How to Harvest Basil for Healthier, Bushier Plants

Different kinds of freshly harvested basil are arranged in piles on concrete
Harvest At-A-Glance
Harvesting basil on a regular basis encourages plants to grow fuller and bushier. Here's how to do it the right way.

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One of the number one questions we get about growing basil (and really any herb) is how do you get those big, beautiful, bushy plants that you see in seed catalogs and on Instagram? The way to those healthy plants is simple (and delicious)—harvest frequently!

It might seem counterintuitive, but the more you cut off a basil plant, the more it grows. Let us show you the best way to harvest basil so you get more leaves and a healthier plant.

Bushy genovese basil plants grow in a raised bed

Can you harvest basil too early?

Not really! Once the leaves are big enough to use, you can start harvesting! In fact, the more often you harvest your basil, the bigger and bushier your basil plants will get. We do recommend giving basil seedlings a few days to acclimate to their new home after you have transplanted them before harvesting heavily (although grabbing a leaf or two should be fine).

How do you harvest basil so it keeps growing?

The great thing about basil is that not only will it keep growing after harvest, but it will also grow back bigger, stronger, and healthier! Make sure when harvesting that you don’t cut more than half the plant off, and try to snip stems near the leaf nodes—the place where the leaves connect to the stem—but other than that, harvest and enjoy your basil all season long!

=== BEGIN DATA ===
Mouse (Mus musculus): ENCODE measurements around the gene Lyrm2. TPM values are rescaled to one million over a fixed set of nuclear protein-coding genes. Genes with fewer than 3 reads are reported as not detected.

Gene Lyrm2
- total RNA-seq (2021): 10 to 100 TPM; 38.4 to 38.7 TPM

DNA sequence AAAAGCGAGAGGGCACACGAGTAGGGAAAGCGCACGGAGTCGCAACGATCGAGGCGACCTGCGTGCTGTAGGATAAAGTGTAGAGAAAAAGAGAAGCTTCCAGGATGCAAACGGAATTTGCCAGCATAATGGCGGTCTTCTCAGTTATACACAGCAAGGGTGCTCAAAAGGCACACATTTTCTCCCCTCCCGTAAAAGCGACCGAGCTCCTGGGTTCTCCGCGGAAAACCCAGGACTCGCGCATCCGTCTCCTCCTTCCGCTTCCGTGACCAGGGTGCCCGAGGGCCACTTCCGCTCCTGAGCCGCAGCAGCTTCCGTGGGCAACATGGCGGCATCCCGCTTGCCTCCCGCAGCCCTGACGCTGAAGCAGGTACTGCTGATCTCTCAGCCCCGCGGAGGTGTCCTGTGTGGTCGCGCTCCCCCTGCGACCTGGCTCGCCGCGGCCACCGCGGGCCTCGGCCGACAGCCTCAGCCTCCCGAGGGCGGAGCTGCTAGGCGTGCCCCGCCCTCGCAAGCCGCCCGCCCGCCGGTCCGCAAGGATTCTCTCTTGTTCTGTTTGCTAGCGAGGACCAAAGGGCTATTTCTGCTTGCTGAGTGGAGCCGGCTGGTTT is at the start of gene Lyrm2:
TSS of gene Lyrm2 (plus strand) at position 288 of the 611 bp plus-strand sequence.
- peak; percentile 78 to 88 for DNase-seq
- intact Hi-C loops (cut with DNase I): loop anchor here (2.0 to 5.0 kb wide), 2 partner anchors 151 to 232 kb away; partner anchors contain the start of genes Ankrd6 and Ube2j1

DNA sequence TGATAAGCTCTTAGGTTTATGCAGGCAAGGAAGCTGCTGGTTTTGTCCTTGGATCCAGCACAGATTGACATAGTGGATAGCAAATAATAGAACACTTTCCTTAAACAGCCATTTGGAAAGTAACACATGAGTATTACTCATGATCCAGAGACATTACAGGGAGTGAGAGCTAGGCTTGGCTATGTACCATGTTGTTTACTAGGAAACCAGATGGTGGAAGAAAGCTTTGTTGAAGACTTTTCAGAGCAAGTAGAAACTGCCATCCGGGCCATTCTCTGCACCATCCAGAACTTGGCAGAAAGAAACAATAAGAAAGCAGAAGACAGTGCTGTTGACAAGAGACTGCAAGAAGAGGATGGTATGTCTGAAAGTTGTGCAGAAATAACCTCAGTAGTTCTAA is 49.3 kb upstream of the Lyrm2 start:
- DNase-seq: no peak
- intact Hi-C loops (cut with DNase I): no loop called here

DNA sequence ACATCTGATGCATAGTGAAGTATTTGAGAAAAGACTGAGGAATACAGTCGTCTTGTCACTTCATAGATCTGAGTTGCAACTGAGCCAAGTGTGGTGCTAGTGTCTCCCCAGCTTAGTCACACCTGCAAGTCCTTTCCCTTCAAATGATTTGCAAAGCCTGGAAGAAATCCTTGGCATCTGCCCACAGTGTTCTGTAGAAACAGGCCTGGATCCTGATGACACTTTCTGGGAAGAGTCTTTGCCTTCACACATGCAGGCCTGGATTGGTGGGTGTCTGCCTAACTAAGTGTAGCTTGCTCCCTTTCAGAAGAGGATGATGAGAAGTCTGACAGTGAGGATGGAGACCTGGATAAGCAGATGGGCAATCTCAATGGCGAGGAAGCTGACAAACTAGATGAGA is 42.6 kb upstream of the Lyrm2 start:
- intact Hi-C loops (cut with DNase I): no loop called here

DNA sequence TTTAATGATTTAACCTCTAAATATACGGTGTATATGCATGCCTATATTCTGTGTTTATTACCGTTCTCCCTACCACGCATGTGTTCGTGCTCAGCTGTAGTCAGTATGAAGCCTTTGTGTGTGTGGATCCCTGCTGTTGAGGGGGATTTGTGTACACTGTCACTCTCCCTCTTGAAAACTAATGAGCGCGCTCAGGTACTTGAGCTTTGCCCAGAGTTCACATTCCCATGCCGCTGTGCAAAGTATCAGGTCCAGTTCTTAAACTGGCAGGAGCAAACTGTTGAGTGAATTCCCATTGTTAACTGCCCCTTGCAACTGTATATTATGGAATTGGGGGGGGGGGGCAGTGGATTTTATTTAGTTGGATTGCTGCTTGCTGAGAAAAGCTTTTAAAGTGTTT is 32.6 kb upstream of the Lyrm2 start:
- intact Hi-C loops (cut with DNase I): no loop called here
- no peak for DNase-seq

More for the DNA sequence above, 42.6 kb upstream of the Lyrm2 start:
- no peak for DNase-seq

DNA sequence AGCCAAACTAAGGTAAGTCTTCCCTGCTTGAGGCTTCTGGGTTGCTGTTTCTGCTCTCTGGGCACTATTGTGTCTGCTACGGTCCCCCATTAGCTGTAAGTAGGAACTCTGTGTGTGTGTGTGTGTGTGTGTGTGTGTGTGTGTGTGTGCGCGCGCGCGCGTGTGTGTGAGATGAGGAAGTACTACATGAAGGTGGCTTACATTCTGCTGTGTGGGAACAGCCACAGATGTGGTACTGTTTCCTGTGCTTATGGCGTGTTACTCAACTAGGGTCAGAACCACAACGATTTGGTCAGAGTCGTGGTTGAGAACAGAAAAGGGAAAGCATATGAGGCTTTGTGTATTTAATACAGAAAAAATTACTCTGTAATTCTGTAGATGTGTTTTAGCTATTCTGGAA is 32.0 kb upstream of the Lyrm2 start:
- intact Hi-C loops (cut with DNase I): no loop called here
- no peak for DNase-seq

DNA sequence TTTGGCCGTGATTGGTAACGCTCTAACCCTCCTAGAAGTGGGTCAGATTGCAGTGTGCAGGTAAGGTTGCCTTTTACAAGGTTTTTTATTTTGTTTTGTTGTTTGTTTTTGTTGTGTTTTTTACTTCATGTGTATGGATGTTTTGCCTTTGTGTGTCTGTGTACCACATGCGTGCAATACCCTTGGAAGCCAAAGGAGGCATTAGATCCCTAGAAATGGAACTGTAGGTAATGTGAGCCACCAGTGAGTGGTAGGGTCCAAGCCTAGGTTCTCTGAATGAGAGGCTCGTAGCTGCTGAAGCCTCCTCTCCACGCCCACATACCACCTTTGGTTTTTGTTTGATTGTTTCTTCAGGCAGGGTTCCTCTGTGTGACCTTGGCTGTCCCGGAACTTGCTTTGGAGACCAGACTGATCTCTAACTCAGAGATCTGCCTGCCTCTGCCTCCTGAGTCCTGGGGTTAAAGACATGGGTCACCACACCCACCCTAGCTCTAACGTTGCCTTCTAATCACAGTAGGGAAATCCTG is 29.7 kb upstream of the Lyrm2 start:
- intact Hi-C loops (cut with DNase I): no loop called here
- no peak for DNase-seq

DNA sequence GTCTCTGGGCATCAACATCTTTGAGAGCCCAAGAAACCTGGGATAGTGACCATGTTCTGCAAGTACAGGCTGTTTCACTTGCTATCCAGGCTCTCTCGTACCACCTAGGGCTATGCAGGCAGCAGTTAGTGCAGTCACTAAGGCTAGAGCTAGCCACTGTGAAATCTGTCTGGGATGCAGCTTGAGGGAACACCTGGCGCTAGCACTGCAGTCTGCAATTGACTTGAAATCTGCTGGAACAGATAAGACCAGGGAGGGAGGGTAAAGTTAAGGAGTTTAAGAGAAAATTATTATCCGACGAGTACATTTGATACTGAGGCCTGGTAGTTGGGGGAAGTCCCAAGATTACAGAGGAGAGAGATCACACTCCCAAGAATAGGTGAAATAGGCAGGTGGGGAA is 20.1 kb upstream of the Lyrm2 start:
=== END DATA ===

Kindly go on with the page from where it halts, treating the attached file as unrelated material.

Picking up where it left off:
You can use small snips or scissors to harvest, or just a sturdy hand to snap off a stem of basil.

Gif of a hand harvesting the top of a basil plant

We harvest the new growth off of our basil plants every 7-10 days—pruning off the top 2-3 sets of leaves on each stem. Soon, you’ll have side shoots that grow from where you harvested before, and this is what helps make the plants bushy and robust.

Will basil grow back after cutting?

Yes, especially if you are only pinching off as much as you need at a time—this will encourage more robust growth and fuller basil plants. If you need a lot of basil at one time, leave at least 50% of the plant behind so that it can grow back.

Growfully Protip

These harvesting tips apply to all kinds of basil—sweet basil, Genovese basil, lemon basil, cinnamon basil, Thai basil, purple basil, holy basil—harvest away!

A pile of freshly harvested purple and green basil leaves

How often should you harvest basil?

Most families can get by with harvesting from one or two basil plants as often as they need it for regular at-home cooking. If you want to get into a regular schedule of harvesting, try to clip or pinch off the top of each stem every 7-10 days in the summer.

How many times can you harvest basil?

You can harvest basil as often as you want during the growing season, as long as you have basil left!

Will my basil plants come back every year?

Sorry, but basil is an annual herb, so you’ll need to replant this one every year.

Harvested green and purple basil lays on wooden boards

Can I eat the stems?

Sure can! The larger, older stems tend to get woody and too tough to use, but you can chop or process tender shoots and new stems the same way you would the leaves.

Can you harvest basil after flowering?